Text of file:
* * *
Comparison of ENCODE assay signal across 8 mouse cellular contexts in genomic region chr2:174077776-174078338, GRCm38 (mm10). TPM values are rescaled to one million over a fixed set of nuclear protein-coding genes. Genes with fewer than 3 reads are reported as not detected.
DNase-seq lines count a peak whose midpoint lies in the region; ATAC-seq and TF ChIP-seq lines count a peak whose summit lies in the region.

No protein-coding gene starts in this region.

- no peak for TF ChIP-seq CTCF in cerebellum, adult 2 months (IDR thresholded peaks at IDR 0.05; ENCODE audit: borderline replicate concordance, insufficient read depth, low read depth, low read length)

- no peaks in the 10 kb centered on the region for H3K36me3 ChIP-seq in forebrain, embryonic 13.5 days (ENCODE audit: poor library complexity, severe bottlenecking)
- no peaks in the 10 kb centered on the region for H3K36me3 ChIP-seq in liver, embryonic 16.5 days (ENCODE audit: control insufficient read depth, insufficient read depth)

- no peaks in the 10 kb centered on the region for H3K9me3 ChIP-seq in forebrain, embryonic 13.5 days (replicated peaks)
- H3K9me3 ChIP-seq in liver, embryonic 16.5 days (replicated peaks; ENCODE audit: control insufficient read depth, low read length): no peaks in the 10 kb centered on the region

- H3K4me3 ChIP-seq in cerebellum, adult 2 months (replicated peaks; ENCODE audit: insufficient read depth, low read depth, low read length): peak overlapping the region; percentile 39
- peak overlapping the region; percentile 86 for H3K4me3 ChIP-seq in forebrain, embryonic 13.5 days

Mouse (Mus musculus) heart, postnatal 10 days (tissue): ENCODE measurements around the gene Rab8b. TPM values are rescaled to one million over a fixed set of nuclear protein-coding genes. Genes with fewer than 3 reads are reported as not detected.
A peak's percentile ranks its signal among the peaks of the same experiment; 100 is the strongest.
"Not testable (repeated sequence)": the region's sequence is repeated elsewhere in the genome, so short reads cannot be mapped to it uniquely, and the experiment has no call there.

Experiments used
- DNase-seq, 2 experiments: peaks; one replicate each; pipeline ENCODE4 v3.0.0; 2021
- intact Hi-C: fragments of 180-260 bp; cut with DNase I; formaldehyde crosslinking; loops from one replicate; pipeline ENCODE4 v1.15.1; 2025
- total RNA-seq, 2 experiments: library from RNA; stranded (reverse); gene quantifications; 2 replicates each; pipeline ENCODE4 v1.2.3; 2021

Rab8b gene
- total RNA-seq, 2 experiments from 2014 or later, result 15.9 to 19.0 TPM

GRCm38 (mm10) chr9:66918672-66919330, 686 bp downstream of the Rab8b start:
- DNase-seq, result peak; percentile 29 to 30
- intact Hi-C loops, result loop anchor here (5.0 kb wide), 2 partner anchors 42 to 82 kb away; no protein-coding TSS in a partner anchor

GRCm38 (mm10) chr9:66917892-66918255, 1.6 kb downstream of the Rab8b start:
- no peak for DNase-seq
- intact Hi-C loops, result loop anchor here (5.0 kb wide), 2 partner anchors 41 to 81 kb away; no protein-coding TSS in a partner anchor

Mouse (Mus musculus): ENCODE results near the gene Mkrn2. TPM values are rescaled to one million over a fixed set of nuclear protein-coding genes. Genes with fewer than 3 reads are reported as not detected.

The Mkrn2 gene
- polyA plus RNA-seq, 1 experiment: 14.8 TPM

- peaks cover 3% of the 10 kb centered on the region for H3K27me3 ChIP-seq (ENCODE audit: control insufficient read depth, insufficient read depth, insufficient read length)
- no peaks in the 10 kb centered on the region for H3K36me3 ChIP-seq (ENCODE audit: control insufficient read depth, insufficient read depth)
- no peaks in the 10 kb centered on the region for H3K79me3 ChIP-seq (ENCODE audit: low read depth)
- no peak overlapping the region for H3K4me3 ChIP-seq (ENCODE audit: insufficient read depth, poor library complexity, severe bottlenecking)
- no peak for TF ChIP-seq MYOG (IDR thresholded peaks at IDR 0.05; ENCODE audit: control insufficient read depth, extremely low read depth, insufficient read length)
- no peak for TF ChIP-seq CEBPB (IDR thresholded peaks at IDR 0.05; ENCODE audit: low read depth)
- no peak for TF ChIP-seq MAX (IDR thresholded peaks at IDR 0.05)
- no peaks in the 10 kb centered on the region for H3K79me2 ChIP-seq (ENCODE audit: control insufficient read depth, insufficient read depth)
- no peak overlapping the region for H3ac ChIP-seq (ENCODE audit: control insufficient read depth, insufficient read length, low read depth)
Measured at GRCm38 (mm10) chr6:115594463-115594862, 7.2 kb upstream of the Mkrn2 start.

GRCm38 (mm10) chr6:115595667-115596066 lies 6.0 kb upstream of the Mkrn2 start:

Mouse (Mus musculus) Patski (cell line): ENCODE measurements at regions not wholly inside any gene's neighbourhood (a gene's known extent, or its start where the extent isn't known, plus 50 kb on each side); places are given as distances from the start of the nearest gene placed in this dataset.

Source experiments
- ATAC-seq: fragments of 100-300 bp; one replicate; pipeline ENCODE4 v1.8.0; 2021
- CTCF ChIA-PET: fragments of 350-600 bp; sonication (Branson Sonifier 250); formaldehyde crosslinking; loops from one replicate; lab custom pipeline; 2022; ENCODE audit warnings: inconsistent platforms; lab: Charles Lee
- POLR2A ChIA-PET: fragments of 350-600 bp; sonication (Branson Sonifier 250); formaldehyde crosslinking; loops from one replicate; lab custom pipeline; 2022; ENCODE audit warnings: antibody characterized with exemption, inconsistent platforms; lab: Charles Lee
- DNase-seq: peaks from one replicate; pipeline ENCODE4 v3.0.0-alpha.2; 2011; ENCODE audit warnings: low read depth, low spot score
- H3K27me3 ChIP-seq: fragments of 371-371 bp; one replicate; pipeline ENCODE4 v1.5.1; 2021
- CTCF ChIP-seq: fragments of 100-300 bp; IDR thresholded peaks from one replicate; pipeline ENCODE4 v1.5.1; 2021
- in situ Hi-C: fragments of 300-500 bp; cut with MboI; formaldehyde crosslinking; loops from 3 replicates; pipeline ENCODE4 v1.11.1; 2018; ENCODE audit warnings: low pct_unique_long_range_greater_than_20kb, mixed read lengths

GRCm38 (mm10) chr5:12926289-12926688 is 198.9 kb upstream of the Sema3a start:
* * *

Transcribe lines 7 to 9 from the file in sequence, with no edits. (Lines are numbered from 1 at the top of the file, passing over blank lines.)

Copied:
- no peaks in the 10 kb centered on the region for H3K9me3 ChIP-seq in forebrain, embryonic 13.5 days (replicated peaks)
- H3K9me3 ChIP-seq in liver, embryonic 16.5 days (replicated peaks; ENCODE audit: control insufficient read depth, low read length): no peaks in the 10 kb centered on the region

- H3K4me3 ChIP-seq in cerebellum, adult 2 months (replicated peaks; ENCODE audit: insufficient read depth, low read depth, low read length): peak overlapping the region; percentile 39